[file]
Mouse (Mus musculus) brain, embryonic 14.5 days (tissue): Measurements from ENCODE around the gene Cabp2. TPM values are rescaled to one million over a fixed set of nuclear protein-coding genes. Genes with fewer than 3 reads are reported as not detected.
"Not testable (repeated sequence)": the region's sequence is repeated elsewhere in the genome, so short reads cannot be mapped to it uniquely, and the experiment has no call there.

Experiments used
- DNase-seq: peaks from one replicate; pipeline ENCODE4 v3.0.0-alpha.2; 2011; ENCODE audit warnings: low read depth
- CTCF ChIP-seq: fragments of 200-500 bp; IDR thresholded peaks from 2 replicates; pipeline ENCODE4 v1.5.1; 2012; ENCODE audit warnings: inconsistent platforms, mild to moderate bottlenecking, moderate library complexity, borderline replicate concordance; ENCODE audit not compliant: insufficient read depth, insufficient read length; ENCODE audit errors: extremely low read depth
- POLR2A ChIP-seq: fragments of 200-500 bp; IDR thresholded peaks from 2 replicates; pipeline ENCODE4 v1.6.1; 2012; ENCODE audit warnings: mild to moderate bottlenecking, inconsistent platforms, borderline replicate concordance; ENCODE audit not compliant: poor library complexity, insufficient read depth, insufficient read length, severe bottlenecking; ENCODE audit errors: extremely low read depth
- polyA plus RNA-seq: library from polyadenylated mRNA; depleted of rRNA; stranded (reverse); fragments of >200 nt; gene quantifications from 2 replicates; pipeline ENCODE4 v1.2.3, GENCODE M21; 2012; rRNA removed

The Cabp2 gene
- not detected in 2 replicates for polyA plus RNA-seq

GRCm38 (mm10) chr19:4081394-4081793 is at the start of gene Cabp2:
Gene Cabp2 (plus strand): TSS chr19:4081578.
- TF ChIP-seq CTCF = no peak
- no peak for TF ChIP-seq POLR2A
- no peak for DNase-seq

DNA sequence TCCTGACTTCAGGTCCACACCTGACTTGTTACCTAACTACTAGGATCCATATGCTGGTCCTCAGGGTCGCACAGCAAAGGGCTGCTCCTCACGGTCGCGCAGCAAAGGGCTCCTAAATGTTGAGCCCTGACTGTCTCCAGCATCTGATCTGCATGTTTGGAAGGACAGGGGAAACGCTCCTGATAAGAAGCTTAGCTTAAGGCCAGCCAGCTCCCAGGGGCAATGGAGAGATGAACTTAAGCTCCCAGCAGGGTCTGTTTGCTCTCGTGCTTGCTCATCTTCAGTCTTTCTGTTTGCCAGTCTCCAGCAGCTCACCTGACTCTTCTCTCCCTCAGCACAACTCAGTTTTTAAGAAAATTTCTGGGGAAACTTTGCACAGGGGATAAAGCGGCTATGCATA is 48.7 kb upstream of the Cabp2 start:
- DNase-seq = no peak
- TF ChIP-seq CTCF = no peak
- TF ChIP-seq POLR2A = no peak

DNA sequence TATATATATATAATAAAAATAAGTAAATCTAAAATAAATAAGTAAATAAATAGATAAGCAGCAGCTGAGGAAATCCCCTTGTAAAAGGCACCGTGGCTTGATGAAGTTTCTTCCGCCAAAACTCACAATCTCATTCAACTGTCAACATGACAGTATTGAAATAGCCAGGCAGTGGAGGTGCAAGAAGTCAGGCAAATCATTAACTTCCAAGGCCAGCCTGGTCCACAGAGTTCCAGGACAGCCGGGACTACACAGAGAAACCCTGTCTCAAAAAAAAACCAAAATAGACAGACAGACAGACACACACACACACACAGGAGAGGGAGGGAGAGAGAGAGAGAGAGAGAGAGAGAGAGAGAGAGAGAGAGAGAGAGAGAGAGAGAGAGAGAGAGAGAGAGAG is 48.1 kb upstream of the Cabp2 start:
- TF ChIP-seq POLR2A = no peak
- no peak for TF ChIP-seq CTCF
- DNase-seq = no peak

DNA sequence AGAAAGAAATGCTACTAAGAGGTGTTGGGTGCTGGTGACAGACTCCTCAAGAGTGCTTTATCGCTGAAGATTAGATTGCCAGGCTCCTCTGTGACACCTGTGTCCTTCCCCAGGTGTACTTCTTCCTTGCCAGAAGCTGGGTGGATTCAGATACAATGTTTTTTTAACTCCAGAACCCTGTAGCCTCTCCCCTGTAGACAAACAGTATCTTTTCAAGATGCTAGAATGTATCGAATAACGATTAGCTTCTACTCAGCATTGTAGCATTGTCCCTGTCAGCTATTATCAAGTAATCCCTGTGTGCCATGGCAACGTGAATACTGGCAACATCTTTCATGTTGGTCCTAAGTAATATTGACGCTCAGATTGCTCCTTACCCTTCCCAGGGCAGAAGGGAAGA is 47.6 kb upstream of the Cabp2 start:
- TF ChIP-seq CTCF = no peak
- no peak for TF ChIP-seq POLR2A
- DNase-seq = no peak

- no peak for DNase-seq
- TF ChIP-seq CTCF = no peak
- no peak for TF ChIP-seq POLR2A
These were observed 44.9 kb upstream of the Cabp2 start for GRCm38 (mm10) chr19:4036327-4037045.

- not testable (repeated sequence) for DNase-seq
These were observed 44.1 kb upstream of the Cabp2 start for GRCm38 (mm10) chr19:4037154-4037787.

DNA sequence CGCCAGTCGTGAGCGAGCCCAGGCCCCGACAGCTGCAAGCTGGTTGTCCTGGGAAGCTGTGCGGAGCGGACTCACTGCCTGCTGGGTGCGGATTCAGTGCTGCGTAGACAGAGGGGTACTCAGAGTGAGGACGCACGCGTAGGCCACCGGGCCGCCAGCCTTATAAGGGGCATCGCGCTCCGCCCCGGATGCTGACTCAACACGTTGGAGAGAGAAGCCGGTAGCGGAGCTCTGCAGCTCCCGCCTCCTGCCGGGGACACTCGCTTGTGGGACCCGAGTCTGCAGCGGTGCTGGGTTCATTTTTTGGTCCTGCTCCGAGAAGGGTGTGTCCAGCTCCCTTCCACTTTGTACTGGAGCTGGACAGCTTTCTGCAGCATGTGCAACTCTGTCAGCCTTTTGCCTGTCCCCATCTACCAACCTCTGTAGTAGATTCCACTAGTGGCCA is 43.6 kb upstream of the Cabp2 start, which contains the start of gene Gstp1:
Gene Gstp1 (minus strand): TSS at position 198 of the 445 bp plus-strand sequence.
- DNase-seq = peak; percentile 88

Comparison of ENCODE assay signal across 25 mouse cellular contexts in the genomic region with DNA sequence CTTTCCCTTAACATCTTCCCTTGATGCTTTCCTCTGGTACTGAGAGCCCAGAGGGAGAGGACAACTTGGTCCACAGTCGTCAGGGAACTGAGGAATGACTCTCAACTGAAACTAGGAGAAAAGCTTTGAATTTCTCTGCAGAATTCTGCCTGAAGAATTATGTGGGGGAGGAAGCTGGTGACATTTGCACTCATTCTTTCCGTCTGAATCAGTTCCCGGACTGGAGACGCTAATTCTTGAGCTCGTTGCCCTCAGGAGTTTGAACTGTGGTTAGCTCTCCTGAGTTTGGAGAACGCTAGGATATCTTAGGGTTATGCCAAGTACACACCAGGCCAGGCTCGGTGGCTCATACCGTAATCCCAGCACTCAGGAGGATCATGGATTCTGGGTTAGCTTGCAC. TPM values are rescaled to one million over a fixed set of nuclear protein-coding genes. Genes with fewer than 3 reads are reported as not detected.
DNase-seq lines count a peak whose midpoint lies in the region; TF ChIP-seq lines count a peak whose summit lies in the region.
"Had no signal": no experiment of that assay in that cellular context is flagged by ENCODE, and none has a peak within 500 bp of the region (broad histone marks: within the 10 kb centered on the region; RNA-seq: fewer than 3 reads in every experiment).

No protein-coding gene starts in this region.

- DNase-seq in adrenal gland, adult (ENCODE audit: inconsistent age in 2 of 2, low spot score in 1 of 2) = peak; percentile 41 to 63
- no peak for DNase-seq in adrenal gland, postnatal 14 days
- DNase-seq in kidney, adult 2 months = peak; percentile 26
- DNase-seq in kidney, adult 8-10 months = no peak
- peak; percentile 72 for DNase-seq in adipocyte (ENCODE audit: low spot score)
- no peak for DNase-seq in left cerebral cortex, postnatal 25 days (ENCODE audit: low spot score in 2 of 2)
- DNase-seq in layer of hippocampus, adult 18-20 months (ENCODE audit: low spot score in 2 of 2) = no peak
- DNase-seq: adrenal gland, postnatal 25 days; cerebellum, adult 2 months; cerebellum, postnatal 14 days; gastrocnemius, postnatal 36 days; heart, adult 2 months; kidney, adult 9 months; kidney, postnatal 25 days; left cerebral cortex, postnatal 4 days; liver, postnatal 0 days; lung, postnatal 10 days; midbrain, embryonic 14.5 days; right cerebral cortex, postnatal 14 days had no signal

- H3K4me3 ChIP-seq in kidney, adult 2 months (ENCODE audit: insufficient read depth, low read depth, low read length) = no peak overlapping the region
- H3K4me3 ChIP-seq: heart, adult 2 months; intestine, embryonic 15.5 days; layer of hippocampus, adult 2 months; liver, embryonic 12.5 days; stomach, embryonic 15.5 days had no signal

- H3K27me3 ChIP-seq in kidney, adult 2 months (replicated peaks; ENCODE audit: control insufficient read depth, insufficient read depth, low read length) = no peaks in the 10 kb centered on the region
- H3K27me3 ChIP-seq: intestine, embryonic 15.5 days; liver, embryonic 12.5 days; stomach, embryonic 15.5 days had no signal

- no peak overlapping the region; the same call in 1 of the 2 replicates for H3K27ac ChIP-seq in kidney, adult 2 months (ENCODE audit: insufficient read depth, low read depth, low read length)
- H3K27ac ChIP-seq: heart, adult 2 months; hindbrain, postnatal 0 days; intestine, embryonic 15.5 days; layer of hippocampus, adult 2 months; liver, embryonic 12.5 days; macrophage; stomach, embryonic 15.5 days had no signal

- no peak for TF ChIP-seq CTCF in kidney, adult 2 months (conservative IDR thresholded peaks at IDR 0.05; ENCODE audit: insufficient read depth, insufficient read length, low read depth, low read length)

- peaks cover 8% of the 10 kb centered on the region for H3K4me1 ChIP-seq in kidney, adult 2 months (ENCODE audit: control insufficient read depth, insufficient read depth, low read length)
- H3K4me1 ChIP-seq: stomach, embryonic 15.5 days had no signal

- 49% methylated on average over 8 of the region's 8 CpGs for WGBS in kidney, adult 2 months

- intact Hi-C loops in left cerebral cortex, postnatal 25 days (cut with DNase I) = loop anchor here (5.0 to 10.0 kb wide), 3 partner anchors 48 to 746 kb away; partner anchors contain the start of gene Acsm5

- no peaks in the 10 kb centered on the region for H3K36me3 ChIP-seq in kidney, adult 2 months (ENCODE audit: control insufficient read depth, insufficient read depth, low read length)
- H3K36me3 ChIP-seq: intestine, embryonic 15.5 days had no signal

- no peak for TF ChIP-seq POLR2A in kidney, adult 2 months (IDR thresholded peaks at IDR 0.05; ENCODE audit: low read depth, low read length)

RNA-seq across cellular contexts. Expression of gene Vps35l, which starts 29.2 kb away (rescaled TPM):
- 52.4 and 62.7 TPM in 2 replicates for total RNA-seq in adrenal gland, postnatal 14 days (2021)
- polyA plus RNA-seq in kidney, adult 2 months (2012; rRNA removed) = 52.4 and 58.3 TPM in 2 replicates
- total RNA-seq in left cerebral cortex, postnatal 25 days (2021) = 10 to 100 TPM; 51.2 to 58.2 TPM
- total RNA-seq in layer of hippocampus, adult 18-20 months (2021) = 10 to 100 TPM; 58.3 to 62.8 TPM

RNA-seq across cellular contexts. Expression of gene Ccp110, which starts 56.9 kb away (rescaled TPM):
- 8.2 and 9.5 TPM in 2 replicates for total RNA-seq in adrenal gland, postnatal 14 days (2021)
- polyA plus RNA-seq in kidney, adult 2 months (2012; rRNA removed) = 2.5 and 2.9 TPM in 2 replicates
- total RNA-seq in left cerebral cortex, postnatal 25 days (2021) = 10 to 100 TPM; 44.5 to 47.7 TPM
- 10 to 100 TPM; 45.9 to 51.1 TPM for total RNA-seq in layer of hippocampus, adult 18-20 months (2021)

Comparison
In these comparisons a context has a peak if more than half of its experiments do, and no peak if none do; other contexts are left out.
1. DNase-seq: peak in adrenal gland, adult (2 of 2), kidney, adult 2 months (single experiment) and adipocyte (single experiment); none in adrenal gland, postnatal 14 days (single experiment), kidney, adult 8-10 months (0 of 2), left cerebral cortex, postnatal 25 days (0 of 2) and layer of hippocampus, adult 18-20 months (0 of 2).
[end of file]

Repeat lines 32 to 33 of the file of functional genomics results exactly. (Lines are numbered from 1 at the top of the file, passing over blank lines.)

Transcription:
These were observed 44.1 kb upstream of the Cabp2 start for GRCm38 (mm10) chr19:4037154-4037787.

DNA sequence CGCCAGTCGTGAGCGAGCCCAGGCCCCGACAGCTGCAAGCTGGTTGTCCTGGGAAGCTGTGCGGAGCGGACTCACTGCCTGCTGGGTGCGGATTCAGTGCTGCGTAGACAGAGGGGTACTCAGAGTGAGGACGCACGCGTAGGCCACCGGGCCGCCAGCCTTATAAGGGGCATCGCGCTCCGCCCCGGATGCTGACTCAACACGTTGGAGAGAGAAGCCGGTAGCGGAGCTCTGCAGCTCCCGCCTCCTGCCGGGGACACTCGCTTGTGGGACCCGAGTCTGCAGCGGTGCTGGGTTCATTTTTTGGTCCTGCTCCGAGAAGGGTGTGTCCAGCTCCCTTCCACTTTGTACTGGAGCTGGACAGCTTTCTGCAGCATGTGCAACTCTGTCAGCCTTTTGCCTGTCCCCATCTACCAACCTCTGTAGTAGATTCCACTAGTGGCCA is 43.6 kb upstream of the Cabp2 start, which contains the start of gene Gstp1: